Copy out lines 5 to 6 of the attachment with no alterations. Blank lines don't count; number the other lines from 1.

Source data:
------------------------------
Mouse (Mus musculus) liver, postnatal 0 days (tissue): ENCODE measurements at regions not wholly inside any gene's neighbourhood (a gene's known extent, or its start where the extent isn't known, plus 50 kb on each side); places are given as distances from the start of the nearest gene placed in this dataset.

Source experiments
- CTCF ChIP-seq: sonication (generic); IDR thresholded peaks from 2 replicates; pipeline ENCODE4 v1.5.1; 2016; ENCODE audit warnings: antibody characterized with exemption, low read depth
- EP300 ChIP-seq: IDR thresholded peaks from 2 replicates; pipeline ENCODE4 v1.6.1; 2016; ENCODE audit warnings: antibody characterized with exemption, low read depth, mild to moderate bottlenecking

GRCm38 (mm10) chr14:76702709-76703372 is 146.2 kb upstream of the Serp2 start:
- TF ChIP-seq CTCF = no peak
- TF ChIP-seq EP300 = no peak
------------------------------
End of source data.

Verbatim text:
GRCm38 (mm10) chr14:76702709-76703372 is 146.2 kb upstream of the Serp2 start:
- TF ChIP-seq CTCF = no peak